(J. Scott Applewhite/AP)

“We’ve got a personal tax system that’s so complicated it costs Americans about $500 billion a year to comply with the current tax code.”

--House Speaker John Boehner (R-Ohio), November 15, 2011

“The complexity [of the tax code] costs us $430 billion a year.”

--Herman Cain, Nov. 9, 2011

What’s $70 billion among friends?

We were struck by the House Speaker’s assertion on Tuesday that the U.S. tax code, which yielded just $1.1 trillion last year, cost Americans nearly one-half that amount just to fill in the tax forms—especially since GOP presidential hopeful Herman Cain offered a lower, but still eye-popping figure, just last week.

So where do these numbers come from and how accurate are they?

The Facts

Boehner’s spokesman Brendan Buck said that Boehner’s figure—which he tossed out at the end of a news conference--came from a 2005 (!) study by the Tax Foundation. The study estimated that the cost of compliance was about $265 billion—22.2 percent of federal revenue—in 2005. The study then projected ten years in the future, calculating that the figure would be $482 billion in 2015, based on an estimate of 20.7 percent of expected revenue.

Of course, with the Great Recession, tax revenues have fallen far short of estimates back in 2005. At a 20.7 percent rate, the cost of compliance last year would have been a comparatively modest $230 billion.

And where does Cain get his $430 billion figure? That appears to have come from a much more recent study, by, among others, Arthur B.Laffer. But this study appears equally dubious.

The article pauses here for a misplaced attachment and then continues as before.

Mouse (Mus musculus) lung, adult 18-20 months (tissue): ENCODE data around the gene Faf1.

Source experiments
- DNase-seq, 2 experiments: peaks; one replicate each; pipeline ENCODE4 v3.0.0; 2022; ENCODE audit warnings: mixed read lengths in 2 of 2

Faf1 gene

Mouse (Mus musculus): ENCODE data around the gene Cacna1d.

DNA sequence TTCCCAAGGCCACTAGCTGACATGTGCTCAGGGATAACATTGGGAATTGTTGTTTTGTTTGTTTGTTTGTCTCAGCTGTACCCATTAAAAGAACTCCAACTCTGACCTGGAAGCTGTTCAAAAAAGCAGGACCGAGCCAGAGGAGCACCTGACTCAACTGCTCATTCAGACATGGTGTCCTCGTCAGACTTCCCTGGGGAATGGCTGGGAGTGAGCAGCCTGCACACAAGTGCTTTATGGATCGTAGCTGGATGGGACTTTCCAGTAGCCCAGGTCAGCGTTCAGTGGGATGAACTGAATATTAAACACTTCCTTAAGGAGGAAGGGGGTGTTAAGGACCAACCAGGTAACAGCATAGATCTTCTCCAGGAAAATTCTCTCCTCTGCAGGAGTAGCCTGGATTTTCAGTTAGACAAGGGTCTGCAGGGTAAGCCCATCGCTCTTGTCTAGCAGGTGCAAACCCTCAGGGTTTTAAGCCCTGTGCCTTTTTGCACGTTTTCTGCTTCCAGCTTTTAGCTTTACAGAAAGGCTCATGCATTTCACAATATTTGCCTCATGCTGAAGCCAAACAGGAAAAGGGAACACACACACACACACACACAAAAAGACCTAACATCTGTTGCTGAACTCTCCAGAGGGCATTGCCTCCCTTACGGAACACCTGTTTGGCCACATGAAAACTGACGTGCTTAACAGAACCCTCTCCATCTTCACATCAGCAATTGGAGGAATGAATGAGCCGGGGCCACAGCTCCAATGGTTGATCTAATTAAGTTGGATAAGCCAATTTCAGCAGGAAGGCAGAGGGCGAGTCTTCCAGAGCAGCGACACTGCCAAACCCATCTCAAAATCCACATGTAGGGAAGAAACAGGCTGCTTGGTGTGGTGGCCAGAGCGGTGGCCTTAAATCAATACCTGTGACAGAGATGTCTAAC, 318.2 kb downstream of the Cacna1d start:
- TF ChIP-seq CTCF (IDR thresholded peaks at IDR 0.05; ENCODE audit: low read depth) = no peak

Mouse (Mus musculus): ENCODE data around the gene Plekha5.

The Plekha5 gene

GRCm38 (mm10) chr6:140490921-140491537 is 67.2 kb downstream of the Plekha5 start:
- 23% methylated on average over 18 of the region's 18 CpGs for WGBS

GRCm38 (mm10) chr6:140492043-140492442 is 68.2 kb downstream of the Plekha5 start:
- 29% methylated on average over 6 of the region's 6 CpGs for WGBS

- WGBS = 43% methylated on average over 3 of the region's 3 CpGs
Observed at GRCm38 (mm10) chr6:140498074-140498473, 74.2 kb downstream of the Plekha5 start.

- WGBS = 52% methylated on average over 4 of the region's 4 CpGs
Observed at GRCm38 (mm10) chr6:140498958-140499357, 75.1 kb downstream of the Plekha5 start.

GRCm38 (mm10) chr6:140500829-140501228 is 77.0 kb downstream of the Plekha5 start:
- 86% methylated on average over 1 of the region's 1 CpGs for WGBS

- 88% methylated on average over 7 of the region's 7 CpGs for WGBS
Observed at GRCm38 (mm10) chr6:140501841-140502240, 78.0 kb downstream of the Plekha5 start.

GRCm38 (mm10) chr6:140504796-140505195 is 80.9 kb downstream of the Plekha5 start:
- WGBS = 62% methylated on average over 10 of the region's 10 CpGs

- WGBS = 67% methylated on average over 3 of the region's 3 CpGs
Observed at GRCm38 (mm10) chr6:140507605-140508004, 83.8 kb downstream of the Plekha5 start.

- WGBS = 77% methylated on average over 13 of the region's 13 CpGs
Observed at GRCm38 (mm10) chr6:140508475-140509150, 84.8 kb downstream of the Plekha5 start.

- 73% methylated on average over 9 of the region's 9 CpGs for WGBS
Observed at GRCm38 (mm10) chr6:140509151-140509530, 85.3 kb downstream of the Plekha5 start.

The study relied on 2008 tax revenues of $1.4 trillion—before the recession hit in full force. Then it took a figure from the Internal Revenue Service’s Tax Advocate—that individuals and businesses spent 6.1 billion hours complying with tax filing requirements—and multiplied it against an absurd hourly income of $68.42 on the theory that the wealthy pay most of the income taxes.

Speaking of the IRS Tax Advocate, that office’s estimate of the cost of compliance in its 2010 annual report is a much more modest $163 billion. Given that this is an official government estimate, it seems a much more reasonable figure to cite. Other estimates put the cost of compliance even lower, from five to 10 percent of revenue collected, or as little as $55 billion.

“Few would disagree with the Speaker’s underlying point: our tax code is fraught with complexity that is both a burden for taxpayers and bad for our economy,” Buck said.

The Pinocchio Test

We don’t disagree with Buck’s statement, but we do question why Boehner would cite a figure that is so obviously out of date. Cain at least relied on a more recent study, though that study's figures seem gamed.

In fact, the estimates of the cost of tax compliance vary all over the map, but the safest bet would be to rely on the estimate of a federal government entity—the IRS Tax Advocate. It is certainly lower than $500 billion, but no matter how you count it, $163 billion is still a lot of change.

As we noted, Boehner said this at the end of a news conference, apparently from memory, so as we did with House Minority Leader Nancy Pelosi recently, we will cut him a break. But he should not be repeating such old data. It’s time to drop this talking point from his arsenal of “facts.”

Two Pinocchios

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